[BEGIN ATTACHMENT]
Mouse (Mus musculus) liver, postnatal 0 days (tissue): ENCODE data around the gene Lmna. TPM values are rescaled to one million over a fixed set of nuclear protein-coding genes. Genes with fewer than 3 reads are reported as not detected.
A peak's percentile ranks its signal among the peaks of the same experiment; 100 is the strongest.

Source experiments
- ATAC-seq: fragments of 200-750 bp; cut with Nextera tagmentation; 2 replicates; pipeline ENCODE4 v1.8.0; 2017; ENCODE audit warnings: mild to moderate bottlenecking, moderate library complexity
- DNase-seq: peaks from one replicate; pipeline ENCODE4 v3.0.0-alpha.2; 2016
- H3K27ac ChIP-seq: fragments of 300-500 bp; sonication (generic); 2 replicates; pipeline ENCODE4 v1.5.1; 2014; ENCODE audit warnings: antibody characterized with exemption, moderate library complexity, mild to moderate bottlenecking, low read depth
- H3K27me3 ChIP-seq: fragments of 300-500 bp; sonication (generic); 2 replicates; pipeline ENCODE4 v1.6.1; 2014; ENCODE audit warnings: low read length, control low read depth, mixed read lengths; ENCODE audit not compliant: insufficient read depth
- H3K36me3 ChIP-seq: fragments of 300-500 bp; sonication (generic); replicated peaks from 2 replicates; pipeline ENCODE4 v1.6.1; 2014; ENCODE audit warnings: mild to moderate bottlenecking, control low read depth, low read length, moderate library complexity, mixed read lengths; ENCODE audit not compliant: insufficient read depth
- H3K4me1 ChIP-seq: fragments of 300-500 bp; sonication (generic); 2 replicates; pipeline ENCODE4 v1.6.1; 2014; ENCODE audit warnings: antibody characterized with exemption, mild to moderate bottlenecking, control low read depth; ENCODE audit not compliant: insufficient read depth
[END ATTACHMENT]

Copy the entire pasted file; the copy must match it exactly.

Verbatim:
Mouse (Mus musculus) liver, postnatal 0 days (tissue): ENCODE data around the gene Lmna. TPM values are rescaled to one million over a fixed set of nuclear protein-coding genes. Genes with fewer than 3 reads are reported as not detected.
A peak's percentile ranks its signal among the peaks of the same experiment; 100 is the strongest.

Source experiments
- ATAC-seq: fragments of 200-750 bp; cut with Nextera tagmentation; 2 replicates; pipeline ENCODE4 v1.8.0; 2017; ENCODE audit warnings: mild to moderate bottlenecking, moderate library complexity
- DNase-seq: peaks from one replicate; pipeline ENCODE4 v3.0.0-alpha.2; 2016
- H3K27ac ChIP-seq: fragments of 300-500 bp; sonication (generic); 2 replicates; pipeline ENCODE4 v1.5.1; 2014; ENCODE audit warnings: antibody characterized with exemption, moderate library complexity, mild to moderate bottlenecking, low read depth
- H3K27me3 ChIP-seq: fragments of 300-500 bp; sonication (generic); 2 replicates; pipeline ENCODE4 v1.6.1; 2014; ENCODE audit warnings: low read length, control low read depth, mixed read lengths; ENCODE audit not compliant: insufficient read depth
- H3K36me3 ChIP-seq: fragments of 300-500 bp; sonication (generic); replicated peaks from 2 replicates; pipeline ENCODE4 v1.6.1; 2014; ENCODE audit warnings: mild to moderate bottlenecking, control low read depth, low read length, moderate library complexity, mixed read lengths; ENCODE audit not compliant: insufficient read depth
- H3K4me1 ChIP-seq: fragments of 300-500 bp; sonication (generic); 2 replicates; pipeline ENCODE4 v1.6.1; 2014; ENCODE audit warnings: antibody characterized with exemption, mild to moderate bottlenecking, control low read depth; ENCODE audit not compliant: insufficient read depth